Karen Coppock of Home Match SF and Wendi Burkhardt of Silvernest highlight their services providing shared housing alternatives.
Jeff Buckley, a senior policy advisor to the Mayor’s office, shares the ways the city of San Francisco is expediting permits for accessory development units. Scott Goering of the Bar Association of San Francisco’s Conflict Intervention Service provides information on maintaining relationships between landlords and tenants.
The discussion is moderated by Dr. Margaret Chesny, Professor of Medicine at the UCSF Osher Center for Integrative Medicine.
Home Match SF helps people with extra rooms in their home earn income by connecting them with people seeking an affordable place to live, based on each person’s unique lifestyle. Their staff screens all participants, including background checks and income verifications. Services are personalized and free of charge. Home Match SF is a joint program of Covia and Northern California Presbyterian Homes & Services, with funding from the Mayor’s Office of Housing and Community Development.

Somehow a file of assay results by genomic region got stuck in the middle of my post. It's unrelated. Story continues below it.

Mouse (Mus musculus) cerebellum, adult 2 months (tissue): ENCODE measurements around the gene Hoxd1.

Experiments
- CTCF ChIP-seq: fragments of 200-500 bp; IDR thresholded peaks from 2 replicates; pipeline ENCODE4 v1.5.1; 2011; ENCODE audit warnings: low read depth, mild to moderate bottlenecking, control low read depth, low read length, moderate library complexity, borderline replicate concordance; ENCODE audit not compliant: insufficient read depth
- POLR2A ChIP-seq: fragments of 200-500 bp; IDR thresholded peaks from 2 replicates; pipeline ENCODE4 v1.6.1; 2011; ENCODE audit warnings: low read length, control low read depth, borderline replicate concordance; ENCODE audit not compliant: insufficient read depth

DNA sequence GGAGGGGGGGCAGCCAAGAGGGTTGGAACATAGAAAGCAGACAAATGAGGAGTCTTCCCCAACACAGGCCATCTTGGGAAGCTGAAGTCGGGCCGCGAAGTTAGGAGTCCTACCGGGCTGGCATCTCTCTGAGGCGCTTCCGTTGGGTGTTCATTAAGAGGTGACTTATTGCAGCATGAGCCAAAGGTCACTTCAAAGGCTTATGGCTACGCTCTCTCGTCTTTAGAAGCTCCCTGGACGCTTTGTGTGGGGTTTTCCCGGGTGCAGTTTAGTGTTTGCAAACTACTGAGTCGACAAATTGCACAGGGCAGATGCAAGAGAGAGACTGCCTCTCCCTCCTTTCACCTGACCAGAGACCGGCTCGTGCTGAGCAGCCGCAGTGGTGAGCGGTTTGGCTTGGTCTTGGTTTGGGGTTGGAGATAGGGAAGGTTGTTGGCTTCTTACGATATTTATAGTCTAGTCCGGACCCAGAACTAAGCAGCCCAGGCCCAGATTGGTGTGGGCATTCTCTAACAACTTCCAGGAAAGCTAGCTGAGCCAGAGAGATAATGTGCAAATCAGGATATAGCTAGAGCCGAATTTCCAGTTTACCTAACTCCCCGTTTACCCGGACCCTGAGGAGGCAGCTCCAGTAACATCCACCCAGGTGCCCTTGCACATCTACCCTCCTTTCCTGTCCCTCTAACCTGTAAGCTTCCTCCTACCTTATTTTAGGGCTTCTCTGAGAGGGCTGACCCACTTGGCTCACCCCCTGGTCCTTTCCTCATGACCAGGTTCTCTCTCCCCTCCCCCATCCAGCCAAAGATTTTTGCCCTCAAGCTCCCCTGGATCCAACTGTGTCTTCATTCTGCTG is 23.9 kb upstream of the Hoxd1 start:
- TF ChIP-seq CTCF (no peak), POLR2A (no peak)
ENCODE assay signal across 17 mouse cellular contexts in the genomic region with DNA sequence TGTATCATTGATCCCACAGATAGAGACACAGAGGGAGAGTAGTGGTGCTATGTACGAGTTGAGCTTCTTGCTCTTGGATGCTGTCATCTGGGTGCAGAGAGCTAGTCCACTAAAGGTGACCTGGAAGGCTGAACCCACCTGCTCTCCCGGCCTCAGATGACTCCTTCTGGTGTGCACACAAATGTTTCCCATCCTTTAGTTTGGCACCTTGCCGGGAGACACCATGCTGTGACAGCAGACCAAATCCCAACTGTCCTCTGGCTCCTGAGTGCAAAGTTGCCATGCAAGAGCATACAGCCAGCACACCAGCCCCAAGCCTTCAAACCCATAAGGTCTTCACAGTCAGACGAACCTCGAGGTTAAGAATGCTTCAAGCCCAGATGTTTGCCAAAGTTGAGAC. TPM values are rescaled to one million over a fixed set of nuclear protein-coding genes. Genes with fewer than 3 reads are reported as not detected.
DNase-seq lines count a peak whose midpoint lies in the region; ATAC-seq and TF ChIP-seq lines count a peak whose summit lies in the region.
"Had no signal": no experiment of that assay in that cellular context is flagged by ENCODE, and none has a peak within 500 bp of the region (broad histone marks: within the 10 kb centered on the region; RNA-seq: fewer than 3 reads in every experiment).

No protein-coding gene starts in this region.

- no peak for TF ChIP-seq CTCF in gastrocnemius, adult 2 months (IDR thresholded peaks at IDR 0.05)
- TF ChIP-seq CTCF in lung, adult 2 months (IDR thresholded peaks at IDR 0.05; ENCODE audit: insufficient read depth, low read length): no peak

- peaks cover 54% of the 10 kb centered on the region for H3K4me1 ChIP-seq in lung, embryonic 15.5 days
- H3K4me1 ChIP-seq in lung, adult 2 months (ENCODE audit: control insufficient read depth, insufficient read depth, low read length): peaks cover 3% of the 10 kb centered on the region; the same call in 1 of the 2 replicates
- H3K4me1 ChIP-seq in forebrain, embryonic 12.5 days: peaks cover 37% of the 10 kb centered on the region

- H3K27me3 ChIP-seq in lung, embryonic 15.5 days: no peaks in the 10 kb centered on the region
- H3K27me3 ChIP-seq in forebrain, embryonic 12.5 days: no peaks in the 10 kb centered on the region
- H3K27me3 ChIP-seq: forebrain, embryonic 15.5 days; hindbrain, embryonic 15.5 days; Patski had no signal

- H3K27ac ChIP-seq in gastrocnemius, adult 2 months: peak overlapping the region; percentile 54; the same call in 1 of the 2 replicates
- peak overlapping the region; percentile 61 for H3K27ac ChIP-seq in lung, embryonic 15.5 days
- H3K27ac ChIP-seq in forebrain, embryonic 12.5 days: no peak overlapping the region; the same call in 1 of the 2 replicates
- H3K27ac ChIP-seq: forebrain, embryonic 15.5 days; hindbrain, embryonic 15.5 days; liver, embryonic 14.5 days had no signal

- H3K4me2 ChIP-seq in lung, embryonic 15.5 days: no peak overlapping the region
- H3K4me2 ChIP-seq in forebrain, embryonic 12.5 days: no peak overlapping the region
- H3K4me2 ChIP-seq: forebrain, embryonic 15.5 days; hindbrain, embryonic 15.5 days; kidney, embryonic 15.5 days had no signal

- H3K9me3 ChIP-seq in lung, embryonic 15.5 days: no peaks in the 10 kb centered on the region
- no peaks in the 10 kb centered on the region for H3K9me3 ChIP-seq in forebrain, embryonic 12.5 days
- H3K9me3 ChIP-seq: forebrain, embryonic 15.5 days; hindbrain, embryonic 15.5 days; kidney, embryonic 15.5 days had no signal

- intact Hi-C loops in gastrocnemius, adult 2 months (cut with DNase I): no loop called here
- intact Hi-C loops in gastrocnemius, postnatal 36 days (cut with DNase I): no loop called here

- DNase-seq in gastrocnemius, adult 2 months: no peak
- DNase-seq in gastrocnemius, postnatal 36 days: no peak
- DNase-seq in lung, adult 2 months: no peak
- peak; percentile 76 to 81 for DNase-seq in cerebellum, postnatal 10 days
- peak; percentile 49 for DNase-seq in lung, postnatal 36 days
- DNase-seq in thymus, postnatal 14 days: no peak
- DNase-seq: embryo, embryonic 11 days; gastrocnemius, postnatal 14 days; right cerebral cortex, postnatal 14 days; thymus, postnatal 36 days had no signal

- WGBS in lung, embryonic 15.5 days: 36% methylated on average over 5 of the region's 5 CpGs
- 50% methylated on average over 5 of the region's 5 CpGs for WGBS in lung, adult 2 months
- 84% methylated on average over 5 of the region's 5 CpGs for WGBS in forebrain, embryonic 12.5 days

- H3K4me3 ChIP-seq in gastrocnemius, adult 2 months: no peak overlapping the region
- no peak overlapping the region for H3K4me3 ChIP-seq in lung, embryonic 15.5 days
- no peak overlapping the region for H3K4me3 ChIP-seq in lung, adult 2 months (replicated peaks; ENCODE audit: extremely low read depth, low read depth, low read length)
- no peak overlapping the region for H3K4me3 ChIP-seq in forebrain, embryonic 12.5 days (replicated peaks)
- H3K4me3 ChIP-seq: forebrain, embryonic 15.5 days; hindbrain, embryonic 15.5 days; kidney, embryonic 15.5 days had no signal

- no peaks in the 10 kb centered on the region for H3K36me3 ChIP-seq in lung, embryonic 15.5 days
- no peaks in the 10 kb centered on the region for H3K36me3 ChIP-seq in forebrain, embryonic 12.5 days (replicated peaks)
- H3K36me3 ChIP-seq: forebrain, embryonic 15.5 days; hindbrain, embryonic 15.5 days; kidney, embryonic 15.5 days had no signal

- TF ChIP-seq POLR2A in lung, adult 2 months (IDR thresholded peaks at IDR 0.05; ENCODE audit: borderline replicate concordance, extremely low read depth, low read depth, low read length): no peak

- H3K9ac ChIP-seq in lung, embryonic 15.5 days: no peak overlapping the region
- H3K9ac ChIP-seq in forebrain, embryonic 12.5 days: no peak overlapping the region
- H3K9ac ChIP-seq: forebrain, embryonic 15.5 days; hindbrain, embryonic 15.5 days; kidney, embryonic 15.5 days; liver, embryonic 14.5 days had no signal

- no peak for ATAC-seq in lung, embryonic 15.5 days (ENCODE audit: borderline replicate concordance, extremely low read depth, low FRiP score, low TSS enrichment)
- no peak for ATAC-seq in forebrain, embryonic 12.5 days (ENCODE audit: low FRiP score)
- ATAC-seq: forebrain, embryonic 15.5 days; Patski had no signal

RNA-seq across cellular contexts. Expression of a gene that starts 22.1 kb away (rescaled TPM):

Silvernest is a unique roommate matching platform designed to help adults of all ages—boomers, empty nesters, and the young at heart—who have extra space in their homes find long-term housemates, enabling them to stay in the home they love, earn extra income, and provide students and professionals with an affordable place to live in the community.
Mayor Breed made streamlining the city’s process for permitting Accessory Dwelling Units (ADUs) a priority of her administration. Currently there are over 950 units stuck in the city’s backlog of permits not being reviewed. The Mayor issued an executive directive last year that orders the departments to clear the backlog of permits in six months and creates a new four-month review time for new permits.
The Bar Association of San Francisco’s Conflict Intervention Service (CIS) is a program created in conjunction with the Mayor’s Office of Housing and Community Development. The mission of CIS is to prevent homelessness by assisting affordable housing residents, property managers, and property owners to maintain harmonious living conditions through the use of mediation, conflict coaching, and education.